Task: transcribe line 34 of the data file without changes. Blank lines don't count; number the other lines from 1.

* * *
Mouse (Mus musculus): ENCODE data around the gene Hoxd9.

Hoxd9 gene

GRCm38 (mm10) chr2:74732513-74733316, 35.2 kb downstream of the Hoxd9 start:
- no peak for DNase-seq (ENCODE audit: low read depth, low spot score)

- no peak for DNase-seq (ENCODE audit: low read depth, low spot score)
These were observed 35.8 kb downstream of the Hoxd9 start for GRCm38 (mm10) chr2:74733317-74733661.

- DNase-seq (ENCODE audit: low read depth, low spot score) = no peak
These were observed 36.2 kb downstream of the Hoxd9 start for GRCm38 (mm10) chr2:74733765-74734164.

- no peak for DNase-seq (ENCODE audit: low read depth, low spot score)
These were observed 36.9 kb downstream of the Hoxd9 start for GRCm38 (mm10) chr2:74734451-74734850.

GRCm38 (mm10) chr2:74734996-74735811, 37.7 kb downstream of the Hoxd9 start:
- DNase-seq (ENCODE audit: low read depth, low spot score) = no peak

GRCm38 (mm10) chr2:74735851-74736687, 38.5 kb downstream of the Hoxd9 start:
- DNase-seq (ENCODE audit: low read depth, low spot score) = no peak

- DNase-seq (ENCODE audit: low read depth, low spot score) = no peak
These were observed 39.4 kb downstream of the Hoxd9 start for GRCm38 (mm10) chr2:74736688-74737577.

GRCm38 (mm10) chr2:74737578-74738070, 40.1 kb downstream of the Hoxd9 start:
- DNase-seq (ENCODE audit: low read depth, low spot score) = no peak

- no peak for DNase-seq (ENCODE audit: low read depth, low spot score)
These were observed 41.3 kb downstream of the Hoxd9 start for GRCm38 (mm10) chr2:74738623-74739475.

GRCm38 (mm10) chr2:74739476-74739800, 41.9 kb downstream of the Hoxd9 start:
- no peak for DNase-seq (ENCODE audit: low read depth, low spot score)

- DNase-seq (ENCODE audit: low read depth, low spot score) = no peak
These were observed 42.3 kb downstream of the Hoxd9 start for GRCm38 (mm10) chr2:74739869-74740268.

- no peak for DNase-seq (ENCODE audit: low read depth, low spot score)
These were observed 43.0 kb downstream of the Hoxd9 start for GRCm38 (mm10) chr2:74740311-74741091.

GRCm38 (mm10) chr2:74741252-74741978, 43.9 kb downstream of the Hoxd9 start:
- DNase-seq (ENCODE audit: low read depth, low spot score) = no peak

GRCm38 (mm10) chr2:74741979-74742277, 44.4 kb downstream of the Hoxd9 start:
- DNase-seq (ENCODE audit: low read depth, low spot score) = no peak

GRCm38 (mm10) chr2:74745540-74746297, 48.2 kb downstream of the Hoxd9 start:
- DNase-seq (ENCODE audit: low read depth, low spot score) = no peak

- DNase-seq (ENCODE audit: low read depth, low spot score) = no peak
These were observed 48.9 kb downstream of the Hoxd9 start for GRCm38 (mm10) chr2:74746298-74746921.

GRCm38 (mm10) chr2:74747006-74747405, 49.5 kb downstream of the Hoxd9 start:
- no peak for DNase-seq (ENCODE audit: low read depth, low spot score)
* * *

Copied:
These were observed 48.9 kb downstream of the Hoxd9 start for GRCm38 (mm10) chr2:74746298-74746921.